||Adeyemo Gabriel [ profile ]
Freelance sex workers at greater risk: study
Jan 30th, 2011 - 13:20:02
Source:* Phnom Penh Post*
AUTHOR: Summer Walker
A new report on sex work in Phnom Penh has found that workers under less
supervision are increasingly at risk for HIV and sexually transmitted
infection, raising concerns over the shifting nature of sex work since the
enactment of the 2008 Law on the Suppression of Human Trafficking and Sexual
The study, published in this month's edition of *Sexually Transmitted
Diseases* and which evaluates new HIV prevention challenges, finds the risk
for both HIV and STI is higher for women working as freelancers or in
multiple venues, as well as for women who use amphetamine-type substances on
the job. "Women who worked as freelance sex workers had higher odds of HIV
infection compared with entertainment-based sex workers, and those who
reported having a boss or manager had lower odds of HIV than those who did
not," the report states.
Researchers conducted a 12-month study of 160 sex workers, aged between 15
and 29, in Phnom Penh between 2007 and 2008. The risk of STI was highest
among freelance sex workers, women with a longer length of employment as sex
workers, women without a boss or manager, and recent yama, or amphetamine,
use. The researchers express concern about the 2008 human trafficking law
since it changed the typology for sex worker venues by outlawing brothels
and pushing women further towards arenas where researchers found they are
most at risk for HIV and STIs.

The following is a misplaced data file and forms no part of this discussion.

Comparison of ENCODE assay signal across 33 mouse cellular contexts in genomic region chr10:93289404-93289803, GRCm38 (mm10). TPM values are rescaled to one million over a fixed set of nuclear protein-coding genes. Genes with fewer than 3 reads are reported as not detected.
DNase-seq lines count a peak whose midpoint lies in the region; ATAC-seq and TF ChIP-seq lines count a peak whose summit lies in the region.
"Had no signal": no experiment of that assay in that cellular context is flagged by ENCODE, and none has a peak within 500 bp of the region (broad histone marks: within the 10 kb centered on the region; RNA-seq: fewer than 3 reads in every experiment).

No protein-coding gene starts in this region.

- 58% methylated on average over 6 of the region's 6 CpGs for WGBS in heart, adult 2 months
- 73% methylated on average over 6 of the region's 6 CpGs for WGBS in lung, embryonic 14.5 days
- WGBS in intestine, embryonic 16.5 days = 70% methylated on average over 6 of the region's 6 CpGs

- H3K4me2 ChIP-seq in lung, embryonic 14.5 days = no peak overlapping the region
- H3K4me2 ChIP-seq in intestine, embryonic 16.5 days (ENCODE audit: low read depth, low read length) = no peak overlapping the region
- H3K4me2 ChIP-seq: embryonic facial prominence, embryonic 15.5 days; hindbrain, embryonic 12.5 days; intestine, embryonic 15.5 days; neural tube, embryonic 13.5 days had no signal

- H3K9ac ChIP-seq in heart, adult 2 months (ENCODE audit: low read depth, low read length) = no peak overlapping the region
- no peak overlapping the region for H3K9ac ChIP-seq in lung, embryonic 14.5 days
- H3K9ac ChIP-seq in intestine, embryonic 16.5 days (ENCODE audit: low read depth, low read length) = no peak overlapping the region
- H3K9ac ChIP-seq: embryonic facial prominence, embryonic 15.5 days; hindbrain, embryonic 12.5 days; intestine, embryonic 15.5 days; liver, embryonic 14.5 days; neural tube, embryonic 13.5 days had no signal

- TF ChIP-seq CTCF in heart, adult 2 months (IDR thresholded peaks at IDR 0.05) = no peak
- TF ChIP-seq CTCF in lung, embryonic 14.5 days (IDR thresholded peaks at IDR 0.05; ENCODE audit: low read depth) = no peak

Cambodia country manager for Population Services International Chris Jones
said prevention should take account of work venues and drug prevention, but
noted implementation would be difficult.
The shift of sex work from brothels to entertainment establishments has
greatly complicated HIV prevention efforts, which rely on regular,
unfettered access to women at risk of HIV to deliver information, products
and referral to services such as STI and HIV testing and access to family
planning services, he said.
He added that prevention also requires access to male clients who play a key
role in the use of condoms. Scaling up condom availability at or near
non-traditional outlets ... has also proven effective.
Jones said partner organisations have adapted their approaches to reach
women at risk, but the new environment is much more complicated and poses
greater challenges than the model of the past.
Yours' in Prevention Science
Adeyemo Damilare Gabriel
Moderator: Students' for Microbicides (S4M), Nigeria
Regional Focal Point - West Africa
Global Youth Coalition on HIV/AID
+234-80-6798-7317 | gabriel (at) gyca.org
www.gyca.org | www.tigweb.org
GYCA is a youth-led global network of more than 4,500 young leaders and
adult allies working on youth and HIV/AIDS in 150 countries world-wide.
GYCA's mission is to empower young leaders with the skills, knowledge,
resources and opportunities they need to scale up HIV/AIDS interventions
amongst their peers.